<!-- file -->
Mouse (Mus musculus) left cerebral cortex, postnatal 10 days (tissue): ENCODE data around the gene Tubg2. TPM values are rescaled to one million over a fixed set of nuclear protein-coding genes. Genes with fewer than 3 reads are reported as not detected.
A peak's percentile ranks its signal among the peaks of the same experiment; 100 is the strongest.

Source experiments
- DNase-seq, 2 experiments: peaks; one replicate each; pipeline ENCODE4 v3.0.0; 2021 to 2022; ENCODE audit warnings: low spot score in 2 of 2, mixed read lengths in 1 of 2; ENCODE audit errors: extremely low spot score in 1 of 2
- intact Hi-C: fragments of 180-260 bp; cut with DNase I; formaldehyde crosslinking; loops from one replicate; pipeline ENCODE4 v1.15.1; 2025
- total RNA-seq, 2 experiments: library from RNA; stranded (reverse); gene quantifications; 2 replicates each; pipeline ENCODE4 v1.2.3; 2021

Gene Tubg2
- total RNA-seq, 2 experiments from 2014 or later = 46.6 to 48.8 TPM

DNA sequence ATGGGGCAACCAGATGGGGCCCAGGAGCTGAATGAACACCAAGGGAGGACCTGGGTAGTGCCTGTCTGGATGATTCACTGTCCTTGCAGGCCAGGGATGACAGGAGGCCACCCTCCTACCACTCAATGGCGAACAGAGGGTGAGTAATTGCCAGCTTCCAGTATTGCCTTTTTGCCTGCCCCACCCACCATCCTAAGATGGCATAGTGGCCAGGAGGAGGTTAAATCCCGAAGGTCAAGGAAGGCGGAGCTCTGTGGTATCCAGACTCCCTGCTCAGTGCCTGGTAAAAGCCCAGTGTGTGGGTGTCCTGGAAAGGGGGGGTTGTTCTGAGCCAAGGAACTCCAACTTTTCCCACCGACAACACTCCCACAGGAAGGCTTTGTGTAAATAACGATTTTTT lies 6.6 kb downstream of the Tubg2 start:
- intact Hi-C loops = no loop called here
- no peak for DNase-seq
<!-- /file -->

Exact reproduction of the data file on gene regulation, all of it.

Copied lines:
Mouse (Mus musculus) left cerebral cortex, postnatal 10 days (tissue): ENCODE data around the gene Tubg2. TPM values are rescaled to one million over a fixed set of nuclear protein-coding genes. Genes with fewer than 3 reads are reported as not detected.
A peak's percentile ranks its signal among the peaks of the same experiment; 100 is the strongest.

Source experiments
- DNase-seq, 2 experiments: peaks; one replicate each; pipeline ENCODE4 v3.0.0; 2021 to 2022; ENCODE audit warnings: low spot score in 2 of 2, mixed read lengths in 1 of 2; ENCODE audit errors: extremely low spot score in 1 of 2
- intact Hi-C: fragments of 180-260 bp; cut with DNase I; formaldehyde crosslinking; loops from one replicate; pipeline ENCODE4 v1.15.1; 2025
- total RNA-seq, 2 experiments: library from RNA; stranded (reverse); gene quantifications; 2 replicates each; pipeline ENCODE4 v1.2.3; 2021

Gene Tubg2
- total RNA-seq, 2 experiments from 2014 or later = 46.6 to 48.8 TPM

DNA sequence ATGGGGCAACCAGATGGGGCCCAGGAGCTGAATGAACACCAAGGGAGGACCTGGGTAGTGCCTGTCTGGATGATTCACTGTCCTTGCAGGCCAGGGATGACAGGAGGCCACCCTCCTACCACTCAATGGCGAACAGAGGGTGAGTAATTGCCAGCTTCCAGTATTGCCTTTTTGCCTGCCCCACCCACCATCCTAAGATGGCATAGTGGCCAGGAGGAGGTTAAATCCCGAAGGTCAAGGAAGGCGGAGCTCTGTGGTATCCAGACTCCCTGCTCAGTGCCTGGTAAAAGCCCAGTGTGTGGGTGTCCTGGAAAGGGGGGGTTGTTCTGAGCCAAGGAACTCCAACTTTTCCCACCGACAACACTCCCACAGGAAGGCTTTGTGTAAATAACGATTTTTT lies 6.6 kb downstream of the Tubg2 start:
- intact Hi-C loops = no loop called here
- no peak for DNase-seq